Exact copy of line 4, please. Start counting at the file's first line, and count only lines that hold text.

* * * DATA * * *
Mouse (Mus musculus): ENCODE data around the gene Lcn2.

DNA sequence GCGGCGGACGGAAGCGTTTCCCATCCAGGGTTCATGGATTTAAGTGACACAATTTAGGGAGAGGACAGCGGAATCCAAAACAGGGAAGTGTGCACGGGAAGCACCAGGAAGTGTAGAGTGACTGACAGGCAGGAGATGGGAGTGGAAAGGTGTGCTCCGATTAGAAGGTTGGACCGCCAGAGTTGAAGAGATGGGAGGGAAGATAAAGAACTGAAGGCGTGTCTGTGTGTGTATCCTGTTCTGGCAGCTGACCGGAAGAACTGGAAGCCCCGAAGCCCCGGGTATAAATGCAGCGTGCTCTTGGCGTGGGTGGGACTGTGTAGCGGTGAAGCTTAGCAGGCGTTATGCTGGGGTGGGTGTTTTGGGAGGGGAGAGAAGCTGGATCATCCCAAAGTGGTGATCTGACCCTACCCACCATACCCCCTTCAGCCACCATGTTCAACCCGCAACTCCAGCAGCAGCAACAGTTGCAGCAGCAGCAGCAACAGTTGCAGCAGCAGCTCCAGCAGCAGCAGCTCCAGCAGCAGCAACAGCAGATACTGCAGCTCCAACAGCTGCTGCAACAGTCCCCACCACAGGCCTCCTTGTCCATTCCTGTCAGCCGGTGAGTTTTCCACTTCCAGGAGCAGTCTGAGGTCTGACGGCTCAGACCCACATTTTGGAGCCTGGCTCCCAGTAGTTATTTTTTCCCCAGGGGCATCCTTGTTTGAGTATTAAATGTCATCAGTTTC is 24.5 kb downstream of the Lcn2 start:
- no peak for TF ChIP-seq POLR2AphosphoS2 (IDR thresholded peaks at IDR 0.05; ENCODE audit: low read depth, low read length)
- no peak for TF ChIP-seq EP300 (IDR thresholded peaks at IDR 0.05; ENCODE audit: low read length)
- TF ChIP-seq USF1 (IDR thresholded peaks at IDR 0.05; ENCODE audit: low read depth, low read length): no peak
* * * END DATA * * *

- no peak for TF ChIP-seq EP300 (IDR thresholded peaks at IDR 0.05; ENCODE audit: low read length)